Colorado’s Richest Man: How Charles Ergen’s Fortune Grew $5.5 Billion In A Year
Charles Ergen, cofounder of Dish Network in Washington, DC in 2004.
Cord-cutters — who needs them? Annual television subscriptions at Dish Network have fallen three years in a row, but cofounder and CEO Charles Ergen isn’t losing sleep over it. In fact, he’s the richest he’s been in years.
With a net worth of $18.8 billion, Ergen, 64, maintains his spot as the richest person in Colorado. He’s up $5.5 billion, a 41% increase from a year ago, and is the biggest percentage gainer of anyone on this year’s Richest By State list. (His net worth last peaked in March 2015 at $20.1 billion.)
Dish Network stock, which makes up about 83% of Ergen’s fortune, has steadily risen 22% in the last 12 months. Meanwhile, shares of satellite-manufacturer Echostar Corporation, which makes up about 17% of his wealth, are up 60%.
But with falling subscribers, and a nearly 4% drop in revenue to $3.68 billion in the first quarter of 2017, Wall Street has been banking not on Ergen’s satellite dishes, but rather his other bet: wireless spectrum licenses.
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Sold and regulated by the Federal Communication Commission, wireless spectrum is essentially the way that mobile carriers, like AT&T and Verizon, transmit your smartphone data through the air. It’s licensed by the government because no two carriers can transmit over the same place at the same time. It would cause an interference in service. As more people use smartphones, more data — and wireless spectrum licenses — are needed. Meanwhile, the number of available licenses is limited.
“The reason I sleep at night pretty well is that all those people have one thing in common,” Ergen said of consumers who are dropping satellite subscription services during Dish’s earnings call on May 1. “They need to be connected.”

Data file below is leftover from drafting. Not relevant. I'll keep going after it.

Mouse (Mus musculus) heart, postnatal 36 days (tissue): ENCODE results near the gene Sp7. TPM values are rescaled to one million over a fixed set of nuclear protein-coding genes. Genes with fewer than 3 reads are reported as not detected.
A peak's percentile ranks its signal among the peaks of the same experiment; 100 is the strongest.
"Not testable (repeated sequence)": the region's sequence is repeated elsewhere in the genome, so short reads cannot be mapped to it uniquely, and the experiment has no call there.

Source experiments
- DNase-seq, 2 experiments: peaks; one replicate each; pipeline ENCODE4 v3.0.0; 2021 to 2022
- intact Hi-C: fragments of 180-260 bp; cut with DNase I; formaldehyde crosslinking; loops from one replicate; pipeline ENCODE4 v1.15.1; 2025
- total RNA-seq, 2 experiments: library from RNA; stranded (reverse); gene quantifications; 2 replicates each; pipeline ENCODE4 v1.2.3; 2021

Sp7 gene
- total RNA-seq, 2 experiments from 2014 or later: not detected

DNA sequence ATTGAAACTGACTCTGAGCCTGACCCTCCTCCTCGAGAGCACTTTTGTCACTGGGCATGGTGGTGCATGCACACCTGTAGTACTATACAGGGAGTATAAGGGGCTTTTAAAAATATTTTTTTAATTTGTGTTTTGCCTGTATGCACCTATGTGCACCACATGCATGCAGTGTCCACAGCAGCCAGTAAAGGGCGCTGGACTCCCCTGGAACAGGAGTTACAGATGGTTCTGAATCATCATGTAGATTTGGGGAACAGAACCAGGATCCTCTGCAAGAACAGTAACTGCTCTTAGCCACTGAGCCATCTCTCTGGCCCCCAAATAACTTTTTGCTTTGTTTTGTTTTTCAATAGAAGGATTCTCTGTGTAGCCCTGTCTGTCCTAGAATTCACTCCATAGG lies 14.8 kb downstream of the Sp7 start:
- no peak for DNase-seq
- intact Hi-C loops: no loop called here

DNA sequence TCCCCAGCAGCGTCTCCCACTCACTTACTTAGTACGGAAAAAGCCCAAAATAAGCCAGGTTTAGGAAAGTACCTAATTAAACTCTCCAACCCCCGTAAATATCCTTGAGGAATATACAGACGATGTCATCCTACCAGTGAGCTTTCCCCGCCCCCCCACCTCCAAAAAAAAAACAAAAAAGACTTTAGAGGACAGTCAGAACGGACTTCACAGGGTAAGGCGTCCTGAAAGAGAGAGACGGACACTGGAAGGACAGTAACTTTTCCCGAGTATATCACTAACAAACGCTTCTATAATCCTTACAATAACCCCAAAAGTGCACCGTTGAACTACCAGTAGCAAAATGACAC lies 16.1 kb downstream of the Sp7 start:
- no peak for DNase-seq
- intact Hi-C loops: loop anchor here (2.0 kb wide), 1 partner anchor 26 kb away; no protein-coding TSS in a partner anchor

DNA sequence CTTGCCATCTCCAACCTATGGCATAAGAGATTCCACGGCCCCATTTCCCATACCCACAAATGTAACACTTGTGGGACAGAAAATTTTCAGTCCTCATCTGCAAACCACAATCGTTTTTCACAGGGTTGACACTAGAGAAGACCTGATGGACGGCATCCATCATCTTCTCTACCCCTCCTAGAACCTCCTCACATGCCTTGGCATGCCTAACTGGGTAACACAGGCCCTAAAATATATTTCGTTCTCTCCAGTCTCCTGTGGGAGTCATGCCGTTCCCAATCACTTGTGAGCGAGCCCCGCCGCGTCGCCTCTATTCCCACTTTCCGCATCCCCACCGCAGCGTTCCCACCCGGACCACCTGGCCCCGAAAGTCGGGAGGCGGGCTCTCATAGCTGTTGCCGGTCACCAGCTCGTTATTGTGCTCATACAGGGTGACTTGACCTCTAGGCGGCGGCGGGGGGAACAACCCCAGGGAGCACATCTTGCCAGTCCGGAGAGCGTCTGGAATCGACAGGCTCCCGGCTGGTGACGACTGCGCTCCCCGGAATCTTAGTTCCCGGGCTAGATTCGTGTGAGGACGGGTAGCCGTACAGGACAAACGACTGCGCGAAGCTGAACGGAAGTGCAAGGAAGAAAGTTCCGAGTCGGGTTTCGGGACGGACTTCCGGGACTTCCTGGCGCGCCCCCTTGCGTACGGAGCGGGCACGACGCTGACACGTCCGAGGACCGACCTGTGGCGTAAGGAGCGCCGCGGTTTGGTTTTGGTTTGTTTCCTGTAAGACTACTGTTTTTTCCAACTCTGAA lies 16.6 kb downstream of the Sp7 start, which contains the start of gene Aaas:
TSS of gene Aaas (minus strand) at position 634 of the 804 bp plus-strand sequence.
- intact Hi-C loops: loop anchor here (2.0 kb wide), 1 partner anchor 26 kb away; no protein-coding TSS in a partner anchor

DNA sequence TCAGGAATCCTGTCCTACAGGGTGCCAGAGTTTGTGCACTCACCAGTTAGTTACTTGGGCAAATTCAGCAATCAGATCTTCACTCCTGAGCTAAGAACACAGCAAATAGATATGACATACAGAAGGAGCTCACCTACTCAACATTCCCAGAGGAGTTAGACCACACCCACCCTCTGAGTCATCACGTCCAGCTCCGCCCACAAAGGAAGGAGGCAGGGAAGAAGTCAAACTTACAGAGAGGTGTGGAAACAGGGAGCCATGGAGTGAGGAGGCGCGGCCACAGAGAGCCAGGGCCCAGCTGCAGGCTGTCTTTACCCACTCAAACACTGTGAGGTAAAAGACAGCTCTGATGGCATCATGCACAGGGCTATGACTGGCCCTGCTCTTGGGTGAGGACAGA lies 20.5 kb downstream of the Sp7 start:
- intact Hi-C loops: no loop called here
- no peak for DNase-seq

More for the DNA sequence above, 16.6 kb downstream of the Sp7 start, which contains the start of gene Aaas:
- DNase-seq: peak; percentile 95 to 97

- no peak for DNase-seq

And Ergen appears to have a plan to connect them. Since 2008, Dish has invested more than $20 billion in wireless spectrum licenses. Trade publication FierceWireless reported in May that Dish has almost as much spectrum as T-Mobile. In November 2016 a J.P. Morgan analyst report stated that the firm believes that the majority of Dish Network’s value is in its spectrum holdings. Jonathan Chaplin, managing partner at New Street Research, says that Ergen’s “formidable portfolio” could be worth as much as $80 billion — more than double Dish’s current market cap — if sold.
“He’s sitting on about 13% of Manhattan right now,” Chaplin says of Ergen, speaking figuratively. “And every other square inch has a skyscraper.”
Over the past year there has been both analyst and media speculation that T-Mobile or Verizon might be interested in buying the spectrum from Dish or partnering with the company. Recently, reports came out in late May that Amazon might consider a partnership with Dish to access its spectrum.
Despite the rising share price, not everyone on Wall Street is so bullish on spectrum. Tom Eagan, managing director at Telsey Advisory Group, considers Dish’s stockpile to be more of a risk. A Telsey earnings review from May 1 states that if Dish is unable to sell its licenses in the next few years, the company may have to finance building the wireless network on its own, or face losing ownership entirely. The FCC doesn’t allow companies to hold spectrum licenses indefinitely.
However, in March Dish issued a report to the FCC discussing plans to build out a faster 5G network that would serve Internet of Things devices by the FCC’s 2020 deadline.
“I tried to get everybody in the world to build us a satellite. We were launching DBS [direct broadcast satellite] and nobody would do it, so we got in the satellite business and built them ourselves,” Ergen said during the May earnings call, comparing the build out of the wireless network to when he was getting started in satellites.
Raised in Tennessee and a former financial analyst for Frito-Lay, Ergen is no stranger to risk. He’s also a former professional gambler, and reportedly got thrown out of a Las Vegas casino for counting cards. He eventually made his way to Colorado where he and his wife Cantey started the business in 1980, peddling the dishes out of the back of a truck in rural Denver.
“Part of management,” Ergen said in the earnings call. “Is to figure out how you’re going to do things, and to be creative on how you’re going to do things, and to prove the skeptics wrong.”